American officials warned Thursday that hackers are targeting K-12 schools in a new wave of cyberattacks that is disrupting distance learning even as coronavirus cases spike across the country.
The F.B.I. and the cybersecurity division of Homeland Security issued a joint advisory warning of a new wave of ransomware and so-called DDoS, or distributed denial of service, attacks on K-12 schools that are slowing or disrupting student and teacher access to distance learning.
Some of the hackers behind the ransomware, officials said, held school data hostage or threatened to leak confidential student data if a payment was not made.
Over the past month, the attacks have taken more than a hundred schools in Baltimore offline. They have also hit dozens of schools in Texas and Alabama, as well as a handful of schools in Georgia and Ohio, according to public reports collected by Emsisoft, a security firm.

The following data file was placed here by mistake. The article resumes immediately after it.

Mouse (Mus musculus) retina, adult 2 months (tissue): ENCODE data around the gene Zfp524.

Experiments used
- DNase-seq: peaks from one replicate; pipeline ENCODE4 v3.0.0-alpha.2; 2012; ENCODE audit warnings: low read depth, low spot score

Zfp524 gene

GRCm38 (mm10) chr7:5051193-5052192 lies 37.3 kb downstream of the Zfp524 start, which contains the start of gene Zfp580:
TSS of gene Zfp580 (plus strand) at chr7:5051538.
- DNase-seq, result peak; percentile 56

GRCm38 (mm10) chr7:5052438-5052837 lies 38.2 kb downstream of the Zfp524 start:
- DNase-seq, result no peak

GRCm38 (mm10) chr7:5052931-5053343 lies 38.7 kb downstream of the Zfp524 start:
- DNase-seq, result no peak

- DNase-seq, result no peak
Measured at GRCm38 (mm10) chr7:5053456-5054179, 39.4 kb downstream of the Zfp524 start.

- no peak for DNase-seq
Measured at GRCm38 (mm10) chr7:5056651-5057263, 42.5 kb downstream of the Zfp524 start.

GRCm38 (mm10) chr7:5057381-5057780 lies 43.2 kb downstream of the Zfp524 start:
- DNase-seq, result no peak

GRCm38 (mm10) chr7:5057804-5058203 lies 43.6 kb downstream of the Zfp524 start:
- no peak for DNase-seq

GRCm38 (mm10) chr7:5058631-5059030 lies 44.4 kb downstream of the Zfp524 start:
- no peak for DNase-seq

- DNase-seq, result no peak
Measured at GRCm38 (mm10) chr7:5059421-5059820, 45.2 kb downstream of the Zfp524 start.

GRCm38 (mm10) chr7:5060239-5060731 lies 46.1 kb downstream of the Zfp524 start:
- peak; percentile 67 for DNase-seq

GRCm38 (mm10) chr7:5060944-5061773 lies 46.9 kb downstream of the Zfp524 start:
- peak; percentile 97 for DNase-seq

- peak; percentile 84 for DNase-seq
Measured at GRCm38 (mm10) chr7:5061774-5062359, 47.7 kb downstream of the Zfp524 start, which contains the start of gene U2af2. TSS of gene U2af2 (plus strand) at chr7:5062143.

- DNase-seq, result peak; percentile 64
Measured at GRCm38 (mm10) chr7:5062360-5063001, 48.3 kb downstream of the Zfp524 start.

More than half of all ransomware attacks reported to a multistate analysis center in August and September involved attacks on K-12 schools, officials said.
“Schools have always been targets because there is a high likelihood they’ll pay a modest ransom to get their data back,” said Alex Holden, the chief executive at Hold Security, which specializes in cybercrime.
The F.B.I. has advised ransomware victims not to pay, but some schools are ignoring that advice.
Officials in Yazoo County, Miss., recently revealed that they had paid $300,000 to recover data from a ransomware attack last October. In July, officials in Athens, Texas, paid $50,000 to keep their data from being published online.
Cybersecurity experts say K-12 schools are particularly vulnerable, given that younger children are not as well versed in password management and in not clicking on phishing emails.
Many school districts have worked with FireEye, the security firm, which has offered school districts in Texas and elsewhere access to their security tools through the end of 2020. But earlier this week, FireEye revealed that its systems had been penetrated by nation-state hackers that appeared to be Russian.